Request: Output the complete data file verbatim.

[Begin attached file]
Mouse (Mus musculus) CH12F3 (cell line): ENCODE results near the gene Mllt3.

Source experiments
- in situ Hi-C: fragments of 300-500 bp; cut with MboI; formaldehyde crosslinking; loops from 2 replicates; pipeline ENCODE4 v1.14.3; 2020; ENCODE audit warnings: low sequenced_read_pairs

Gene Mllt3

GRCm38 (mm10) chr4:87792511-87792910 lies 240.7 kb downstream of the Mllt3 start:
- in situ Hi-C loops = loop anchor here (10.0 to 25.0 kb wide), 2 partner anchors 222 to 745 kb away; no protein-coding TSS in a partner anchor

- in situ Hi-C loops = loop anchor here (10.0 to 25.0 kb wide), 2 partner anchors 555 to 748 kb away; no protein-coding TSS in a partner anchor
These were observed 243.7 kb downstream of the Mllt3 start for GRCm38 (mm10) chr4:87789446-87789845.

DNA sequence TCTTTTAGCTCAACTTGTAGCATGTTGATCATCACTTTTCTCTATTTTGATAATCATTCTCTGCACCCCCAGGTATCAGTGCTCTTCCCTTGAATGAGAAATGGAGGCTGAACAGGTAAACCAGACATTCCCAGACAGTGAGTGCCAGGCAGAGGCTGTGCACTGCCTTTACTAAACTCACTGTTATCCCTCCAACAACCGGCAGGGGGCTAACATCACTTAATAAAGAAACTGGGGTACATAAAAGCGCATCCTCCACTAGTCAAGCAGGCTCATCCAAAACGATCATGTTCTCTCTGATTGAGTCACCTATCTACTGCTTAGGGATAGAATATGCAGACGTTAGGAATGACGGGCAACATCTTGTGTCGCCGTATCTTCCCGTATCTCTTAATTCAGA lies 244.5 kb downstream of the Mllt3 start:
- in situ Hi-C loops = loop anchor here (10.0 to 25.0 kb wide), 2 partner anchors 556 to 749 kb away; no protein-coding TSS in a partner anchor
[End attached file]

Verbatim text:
Mouse (Mus musculus) CH12F3 (cell line): ENCODE results near the gene Mllt3.

Source experiments
- in situ Hi-C: fragments of 300-500 bp; cut with MboI; formaldehyde crosslinking; loops from 2 replicates; pipeline ENCODE4 v1.14.3; 2020; ENCODE audit warnings: low sequenced_read_pairs

Gene Mllt3

GRCm38 (mm10) chr4:87792511-87792910 lies 240.7 kb downstream of the Mllt3 start:
- in situ Hi-C loops = loop anchor here (10.0 to 25.0 kb wide), 2 partner anchors 222 to 745 kb away; no protein-coding TSS in a partner anchor

- in situ Hi-C loops = loop anchor here (10.0 to 25.0 kb wide), 2 partner anchors 555 to 748 kb away; no protein-coding TSS in a partner anchor
These were observed 243.7 kb downstream of the Mllt3 start for GRCm38 (mm10) chr4:87789446-87789845.

DNA sequence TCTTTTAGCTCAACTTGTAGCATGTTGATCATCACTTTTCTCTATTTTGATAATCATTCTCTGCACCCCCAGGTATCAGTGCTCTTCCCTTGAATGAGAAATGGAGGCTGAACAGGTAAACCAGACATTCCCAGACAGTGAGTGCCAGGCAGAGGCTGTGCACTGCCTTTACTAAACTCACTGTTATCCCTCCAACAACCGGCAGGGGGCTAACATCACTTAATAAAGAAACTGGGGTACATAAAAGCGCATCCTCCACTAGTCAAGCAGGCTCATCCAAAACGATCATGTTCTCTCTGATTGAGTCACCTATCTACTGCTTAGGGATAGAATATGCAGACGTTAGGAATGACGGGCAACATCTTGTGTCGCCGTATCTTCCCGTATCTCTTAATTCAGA lies 244.5 kb downstream of the Mllt3 start:
- in situ Hi-C loops = loop anchor here (10.0 to 25.0 kb wide), 2 partner anchors 556 to 749 kb away; no protein-coding TSS in a partner anchor